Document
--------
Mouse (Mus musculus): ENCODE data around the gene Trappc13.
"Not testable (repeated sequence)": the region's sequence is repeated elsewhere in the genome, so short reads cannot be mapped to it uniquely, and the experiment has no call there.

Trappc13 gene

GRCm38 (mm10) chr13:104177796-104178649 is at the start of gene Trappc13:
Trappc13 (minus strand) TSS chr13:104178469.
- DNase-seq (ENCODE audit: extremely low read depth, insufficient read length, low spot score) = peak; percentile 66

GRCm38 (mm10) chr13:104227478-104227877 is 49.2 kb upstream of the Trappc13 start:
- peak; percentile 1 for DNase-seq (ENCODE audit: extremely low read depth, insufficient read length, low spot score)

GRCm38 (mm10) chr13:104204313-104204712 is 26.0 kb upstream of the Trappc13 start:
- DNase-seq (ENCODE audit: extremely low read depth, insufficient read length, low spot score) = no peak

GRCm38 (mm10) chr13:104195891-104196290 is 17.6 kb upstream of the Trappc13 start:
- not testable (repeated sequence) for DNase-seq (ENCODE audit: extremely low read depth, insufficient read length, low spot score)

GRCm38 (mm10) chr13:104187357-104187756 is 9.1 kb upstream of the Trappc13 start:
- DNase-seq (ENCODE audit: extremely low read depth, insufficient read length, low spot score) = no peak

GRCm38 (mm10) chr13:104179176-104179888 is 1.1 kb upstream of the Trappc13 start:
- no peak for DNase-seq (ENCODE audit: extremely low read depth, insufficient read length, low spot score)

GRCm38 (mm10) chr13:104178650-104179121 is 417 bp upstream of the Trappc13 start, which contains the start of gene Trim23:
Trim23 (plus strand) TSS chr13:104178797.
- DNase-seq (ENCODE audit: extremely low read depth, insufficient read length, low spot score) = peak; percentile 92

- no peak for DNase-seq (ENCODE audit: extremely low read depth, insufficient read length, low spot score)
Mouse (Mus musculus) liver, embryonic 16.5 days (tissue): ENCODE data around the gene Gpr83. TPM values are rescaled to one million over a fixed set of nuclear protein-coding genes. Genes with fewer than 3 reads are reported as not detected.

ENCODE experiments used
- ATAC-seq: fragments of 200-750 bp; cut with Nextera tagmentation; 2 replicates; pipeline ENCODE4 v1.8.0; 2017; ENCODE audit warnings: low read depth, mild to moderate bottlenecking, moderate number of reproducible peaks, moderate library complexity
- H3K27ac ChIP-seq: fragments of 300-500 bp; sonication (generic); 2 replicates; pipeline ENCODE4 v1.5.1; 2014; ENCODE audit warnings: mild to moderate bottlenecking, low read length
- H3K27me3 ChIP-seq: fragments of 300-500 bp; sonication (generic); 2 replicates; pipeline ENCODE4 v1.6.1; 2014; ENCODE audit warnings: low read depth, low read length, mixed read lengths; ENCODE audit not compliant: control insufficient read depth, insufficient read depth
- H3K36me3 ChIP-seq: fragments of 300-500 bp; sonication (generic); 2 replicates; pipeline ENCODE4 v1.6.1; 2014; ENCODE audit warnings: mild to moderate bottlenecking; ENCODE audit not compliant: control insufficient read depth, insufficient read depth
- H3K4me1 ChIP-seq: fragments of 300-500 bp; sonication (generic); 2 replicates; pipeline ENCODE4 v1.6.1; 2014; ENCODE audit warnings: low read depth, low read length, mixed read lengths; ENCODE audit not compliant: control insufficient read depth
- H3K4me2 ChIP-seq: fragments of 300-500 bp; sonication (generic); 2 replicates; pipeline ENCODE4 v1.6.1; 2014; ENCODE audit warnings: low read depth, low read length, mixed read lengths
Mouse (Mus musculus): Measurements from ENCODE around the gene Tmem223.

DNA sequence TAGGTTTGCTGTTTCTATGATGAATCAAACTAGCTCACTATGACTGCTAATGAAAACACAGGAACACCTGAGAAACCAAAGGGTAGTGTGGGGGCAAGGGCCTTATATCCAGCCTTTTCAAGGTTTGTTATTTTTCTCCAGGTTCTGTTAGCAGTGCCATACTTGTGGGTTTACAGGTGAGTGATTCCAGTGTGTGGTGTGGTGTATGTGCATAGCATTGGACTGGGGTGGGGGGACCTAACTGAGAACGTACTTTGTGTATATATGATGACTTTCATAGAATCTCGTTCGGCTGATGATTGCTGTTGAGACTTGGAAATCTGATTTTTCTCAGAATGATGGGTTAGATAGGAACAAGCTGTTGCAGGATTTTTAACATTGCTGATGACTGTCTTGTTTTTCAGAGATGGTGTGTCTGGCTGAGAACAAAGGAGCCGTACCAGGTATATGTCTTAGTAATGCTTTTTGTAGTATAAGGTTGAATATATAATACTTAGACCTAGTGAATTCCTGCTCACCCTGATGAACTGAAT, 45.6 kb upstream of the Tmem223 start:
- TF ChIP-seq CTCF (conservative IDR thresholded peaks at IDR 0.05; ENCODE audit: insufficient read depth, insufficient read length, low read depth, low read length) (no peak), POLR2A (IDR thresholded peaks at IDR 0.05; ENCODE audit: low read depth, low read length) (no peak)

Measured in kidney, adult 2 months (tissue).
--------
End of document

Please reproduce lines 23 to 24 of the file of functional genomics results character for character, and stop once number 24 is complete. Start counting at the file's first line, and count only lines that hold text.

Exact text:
- ATAC-seq: fragments of 200-750 bp; cut with Nextera tagmentation; 2 replicates; pipeline ENCODE4 v1.8.0; 2017; ENCODE audit warnings: low read depth, mild to moderate bottlenecking, moderate number of reproducible peaks, moderate library complexity
- H3K27ac ChIP-seq: fragments of 300-500 bp; sonication (generic); 2 replicates; pipeline ENCODE4 v1.5.1; 2014; ENCODE audit warnings: mild to moderate bottlenecking, low read length